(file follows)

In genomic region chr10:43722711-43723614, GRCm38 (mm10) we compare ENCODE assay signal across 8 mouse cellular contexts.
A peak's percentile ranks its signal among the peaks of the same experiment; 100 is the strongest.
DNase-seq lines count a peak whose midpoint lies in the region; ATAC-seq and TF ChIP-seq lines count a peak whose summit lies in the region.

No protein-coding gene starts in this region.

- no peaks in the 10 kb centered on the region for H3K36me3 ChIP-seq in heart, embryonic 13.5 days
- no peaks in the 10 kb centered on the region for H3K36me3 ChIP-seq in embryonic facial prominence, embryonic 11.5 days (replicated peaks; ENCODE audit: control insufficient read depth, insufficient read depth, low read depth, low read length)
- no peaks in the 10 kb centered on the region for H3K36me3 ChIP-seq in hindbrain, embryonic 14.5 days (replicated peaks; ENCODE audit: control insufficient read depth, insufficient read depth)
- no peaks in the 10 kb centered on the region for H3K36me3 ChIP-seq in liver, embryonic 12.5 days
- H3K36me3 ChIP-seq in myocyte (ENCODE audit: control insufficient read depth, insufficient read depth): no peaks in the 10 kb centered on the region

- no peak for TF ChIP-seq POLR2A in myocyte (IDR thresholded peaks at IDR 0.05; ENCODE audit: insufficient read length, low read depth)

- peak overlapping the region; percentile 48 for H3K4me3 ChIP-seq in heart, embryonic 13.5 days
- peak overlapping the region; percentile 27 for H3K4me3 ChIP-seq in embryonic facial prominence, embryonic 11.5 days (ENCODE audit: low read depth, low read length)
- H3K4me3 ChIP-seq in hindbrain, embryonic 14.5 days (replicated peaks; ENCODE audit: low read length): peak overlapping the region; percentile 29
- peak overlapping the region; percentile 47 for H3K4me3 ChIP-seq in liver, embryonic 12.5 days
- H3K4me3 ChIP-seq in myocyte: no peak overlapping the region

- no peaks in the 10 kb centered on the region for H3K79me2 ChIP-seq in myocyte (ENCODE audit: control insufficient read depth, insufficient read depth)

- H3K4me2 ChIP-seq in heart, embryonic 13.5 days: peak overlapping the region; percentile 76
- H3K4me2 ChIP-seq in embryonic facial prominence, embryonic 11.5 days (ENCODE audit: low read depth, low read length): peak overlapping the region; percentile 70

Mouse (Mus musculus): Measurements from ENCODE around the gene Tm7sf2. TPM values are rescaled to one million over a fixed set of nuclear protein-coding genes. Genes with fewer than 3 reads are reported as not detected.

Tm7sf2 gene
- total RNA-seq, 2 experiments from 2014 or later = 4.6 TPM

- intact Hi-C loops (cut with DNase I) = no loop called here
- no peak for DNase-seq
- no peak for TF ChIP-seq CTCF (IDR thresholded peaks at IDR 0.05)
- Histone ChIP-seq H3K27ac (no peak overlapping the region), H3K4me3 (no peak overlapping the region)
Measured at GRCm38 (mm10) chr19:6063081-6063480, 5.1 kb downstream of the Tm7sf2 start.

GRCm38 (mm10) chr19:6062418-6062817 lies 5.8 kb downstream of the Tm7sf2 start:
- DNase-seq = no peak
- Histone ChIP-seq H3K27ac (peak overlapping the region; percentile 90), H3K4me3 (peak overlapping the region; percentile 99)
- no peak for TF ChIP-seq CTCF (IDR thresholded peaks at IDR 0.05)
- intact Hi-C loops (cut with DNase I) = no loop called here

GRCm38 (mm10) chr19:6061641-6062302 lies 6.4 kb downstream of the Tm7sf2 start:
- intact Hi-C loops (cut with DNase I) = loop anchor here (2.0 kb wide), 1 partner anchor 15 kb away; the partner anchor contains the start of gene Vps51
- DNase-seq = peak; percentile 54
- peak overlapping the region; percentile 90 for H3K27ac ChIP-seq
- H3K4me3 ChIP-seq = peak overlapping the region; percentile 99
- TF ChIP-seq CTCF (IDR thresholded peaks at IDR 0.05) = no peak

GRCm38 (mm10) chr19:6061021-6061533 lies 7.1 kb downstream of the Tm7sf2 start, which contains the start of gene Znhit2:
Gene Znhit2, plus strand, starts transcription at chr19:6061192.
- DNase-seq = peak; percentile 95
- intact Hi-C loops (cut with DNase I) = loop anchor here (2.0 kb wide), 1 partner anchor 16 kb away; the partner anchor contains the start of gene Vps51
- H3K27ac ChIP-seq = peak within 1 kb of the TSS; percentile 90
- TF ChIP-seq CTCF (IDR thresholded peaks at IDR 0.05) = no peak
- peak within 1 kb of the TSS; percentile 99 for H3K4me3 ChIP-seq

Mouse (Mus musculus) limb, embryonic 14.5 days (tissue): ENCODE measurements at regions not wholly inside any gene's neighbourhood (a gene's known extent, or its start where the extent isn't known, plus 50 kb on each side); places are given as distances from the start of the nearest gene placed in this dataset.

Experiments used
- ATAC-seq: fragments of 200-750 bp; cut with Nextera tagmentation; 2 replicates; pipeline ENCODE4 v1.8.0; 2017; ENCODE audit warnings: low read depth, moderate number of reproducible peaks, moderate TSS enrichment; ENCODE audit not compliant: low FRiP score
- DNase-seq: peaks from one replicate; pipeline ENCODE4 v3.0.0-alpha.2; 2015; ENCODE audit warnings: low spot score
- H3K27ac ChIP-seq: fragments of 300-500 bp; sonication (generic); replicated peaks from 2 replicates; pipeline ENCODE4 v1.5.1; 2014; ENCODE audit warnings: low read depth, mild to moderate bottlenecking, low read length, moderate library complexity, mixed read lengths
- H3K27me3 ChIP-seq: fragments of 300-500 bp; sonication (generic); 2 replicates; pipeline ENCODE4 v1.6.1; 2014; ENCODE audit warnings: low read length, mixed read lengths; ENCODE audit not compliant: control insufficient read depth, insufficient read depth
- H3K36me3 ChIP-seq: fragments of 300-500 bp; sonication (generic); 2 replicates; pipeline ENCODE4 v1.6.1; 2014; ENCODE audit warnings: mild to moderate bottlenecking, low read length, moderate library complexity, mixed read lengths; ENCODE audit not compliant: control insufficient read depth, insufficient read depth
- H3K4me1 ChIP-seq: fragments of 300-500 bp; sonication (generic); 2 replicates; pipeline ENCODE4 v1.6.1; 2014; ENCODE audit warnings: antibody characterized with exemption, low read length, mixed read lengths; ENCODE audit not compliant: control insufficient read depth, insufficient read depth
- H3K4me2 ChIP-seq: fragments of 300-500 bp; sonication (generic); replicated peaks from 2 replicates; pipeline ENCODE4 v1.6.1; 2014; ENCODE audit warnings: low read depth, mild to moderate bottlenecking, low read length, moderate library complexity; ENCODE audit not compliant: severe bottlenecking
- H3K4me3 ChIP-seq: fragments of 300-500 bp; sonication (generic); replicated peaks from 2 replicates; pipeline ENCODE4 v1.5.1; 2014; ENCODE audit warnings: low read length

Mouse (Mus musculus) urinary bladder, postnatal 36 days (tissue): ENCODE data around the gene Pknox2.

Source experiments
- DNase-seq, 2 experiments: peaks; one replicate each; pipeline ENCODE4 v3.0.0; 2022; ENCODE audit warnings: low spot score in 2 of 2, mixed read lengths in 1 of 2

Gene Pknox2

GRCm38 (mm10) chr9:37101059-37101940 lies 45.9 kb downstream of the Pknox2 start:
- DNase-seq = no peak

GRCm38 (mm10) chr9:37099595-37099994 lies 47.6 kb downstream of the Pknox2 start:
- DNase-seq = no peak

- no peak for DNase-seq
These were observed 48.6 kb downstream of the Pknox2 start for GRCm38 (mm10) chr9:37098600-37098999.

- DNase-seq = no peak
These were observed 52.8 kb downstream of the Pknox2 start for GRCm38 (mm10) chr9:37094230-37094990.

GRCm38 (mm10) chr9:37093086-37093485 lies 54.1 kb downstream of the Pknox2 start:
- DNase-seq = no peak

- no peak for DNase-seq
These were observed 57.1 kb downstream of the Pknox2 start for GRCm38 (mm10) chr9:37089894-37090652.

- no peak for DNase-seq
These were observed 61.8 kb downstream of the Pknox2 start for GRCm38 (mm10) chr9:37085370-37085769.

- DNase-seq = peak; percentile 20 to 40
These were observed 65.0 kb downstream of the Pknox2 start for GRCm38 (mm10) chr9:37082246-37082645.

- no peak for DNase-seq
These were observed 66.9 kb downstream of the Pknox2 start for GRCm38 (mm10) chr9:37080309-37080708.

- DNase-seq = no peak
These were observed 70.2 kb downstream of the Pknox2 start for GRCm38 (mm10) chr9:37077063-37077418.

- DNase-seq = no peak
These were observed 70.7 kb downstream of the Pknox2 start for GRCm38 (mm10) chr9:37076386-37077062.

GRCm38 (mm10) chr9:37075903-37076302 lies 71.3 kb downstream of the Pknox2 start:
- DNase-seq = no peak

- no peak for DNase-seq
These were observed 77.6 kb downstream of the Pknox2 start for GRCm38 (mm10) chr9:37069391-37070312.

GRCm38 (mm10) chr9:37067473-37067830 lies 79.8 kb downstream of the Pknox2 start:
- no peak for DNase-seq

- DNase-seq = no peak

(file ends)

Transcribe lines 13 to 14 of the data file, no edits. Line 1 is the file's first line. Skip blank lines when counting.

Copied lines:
- H3K4me3 ChIP-seq in hindbrain, embryonic 14.5 days (replicated peaks; ENCODE audit: low read length): peak overlapping the region; percentile 29
- peak overlapping the region; percentile 47 for H3K4me3 ChIP-seq in liver, embryonic 12.5 days